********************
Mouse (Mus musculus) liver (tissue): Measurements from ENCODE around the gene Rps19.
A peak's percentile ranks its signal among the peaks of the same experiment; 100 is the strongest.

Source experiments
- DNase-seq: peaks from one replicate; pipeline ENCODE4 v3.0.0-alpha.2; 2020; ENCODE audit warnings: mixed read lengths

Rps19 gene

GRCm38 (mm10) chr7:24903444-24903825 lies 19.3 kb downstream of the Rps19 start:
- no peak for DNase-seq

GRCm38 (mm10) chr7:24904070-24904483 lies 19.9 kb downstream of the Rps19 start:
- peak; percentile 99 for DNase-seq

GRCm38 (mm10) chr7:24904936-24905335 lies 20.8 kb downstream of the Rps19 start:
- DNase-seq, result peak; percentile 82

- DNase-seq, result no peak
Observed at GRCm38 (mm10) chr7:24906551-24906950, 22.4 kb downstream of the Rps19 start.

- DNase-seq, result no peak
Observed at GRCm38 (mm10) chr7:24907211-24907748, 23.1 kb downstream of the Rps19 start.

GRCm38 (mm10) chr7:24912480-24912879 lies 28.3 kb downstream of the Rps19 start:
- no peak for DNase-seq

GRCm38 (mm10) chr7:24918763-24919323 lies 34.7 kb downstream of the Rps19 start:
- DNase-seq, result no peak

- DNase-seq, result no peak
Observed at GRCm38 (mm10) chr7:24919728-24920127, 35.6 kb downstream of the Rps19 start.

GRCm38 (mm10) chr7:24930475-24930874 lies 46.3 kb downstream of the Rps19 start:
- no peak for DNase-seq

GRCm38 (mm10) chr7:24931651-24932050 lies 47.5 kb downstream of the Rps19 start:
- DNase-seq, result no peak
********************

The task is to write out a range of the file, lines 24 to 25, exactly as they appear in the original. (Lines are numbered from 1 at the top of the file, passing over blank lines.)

GRCm38 (mm10) chr7:24931651-24932050 lies 47.5 kb downstream of the Rps19 start:
- DNase-seq, result no peak